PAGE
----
Stone (not a) Henge

I’d had so many people tell me about their lackluster experiences of driving past Stonehenge and looking for a few moments through a chain-link fence that I wasn’t particularly enthused about bothering at all. But L’s stories about her day in Wiltshire with Pat Shelley (and a subsequent perusal of the many 5 stars on Tripadvisor) inspired me to fork out what seemed like a lot at the time. I know from the experience of many cliche tourist destinations that a great guide makes all the difference. KJM could certainly tell you about the difference between the Kremlin with Tatiana versus Aleksander.

As many other reviewers have said, Pat makes the effort to make every trip personal and like a temporary family of travelers, by knowing everyone’s name and finding out all about them. His impressive memory obviously also extends to his knowledge of Stone[not a]henge (in-joke, you’ll find out!), and he’s been on the scene for so many important moments in the area’s archaeological history that you can tell this topic is in his blood, and I can see him doing these tours until the last moment he is able.

The real difference is that you actually learn and think about what you are looking at, you see other examples of henges and other landscape adaptions (e.g. the ‘cursus’, a most inaccurately-named archaeological feature) of the time, and this puts it all into a pre-historical context that a tourist-laden spot can’t do. You also get to trapse around a field of sheep and manure – closed-toed sturdy shoes advised, my jandals definitely not. The end-goal of this is that you end up walking up to Stonehenge from the exact same angle that we know – from the discovery of ‘The Avenue’ – that the original occupiers approached the monument from, offering a glimpse of a time we can only wonder about. I don’t want to spoiler anyone’s visit, but it is certainly more impressive to watch the stones appear with the sunset behind them as you mount the hill, until you approach along the ley-line (mystics swoon), than to rubberneck on the drive through.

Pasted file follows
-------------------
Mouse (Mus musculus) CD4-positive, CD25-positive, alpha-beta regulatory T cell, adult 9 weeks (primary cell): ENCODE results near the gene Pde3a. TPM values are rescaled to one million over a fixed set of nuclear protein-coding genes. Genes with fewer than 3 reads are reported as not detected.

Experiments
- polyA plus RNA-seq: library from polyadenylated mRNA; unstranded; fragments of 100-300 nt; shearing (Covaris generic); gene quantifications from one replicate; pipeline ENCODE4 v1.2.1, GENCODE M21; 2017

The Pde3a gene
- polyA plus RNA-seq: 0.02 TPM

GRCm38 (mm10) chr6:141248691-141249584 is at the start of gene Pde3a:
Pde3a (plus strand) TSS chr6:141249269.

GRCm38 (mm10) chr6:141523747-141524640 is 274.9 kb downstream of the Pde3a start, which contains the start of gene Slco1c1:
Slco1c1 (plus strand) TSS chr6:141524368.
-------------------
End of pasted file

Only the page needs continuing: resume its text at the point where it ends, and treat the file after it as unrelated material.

Being a poor traveler, I understand if price is prohibitive, but if you actually have any interest in Stonehenge and are not just blithely ticking it off the list of must-sees, then I recommend you wait until you can afford it.

My favourite Pat-ism: Ditch-Bank-areaofflattenedland-bank-dtich!

Visited September 2012
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2 thoughts on “Stone (not a) Henge

  1. jo mckenzie

    Thank you for inclusion of Tatiana and Alexander (I know, I’m a sad case)! Loved this description of your Stonehenge and it makes a lot of sense that having such a great guide makes the difference between just seeing, and really experiencing, a place.

    Reply
    1. shapelle Post author

      Hmm… I hope you realise that in this case Tatiana and Alexander were real life people who guided us around the Kremlin in Moscow – such a shame it wasn’t around the Summer Garden in St Petersburg though!

      Reply

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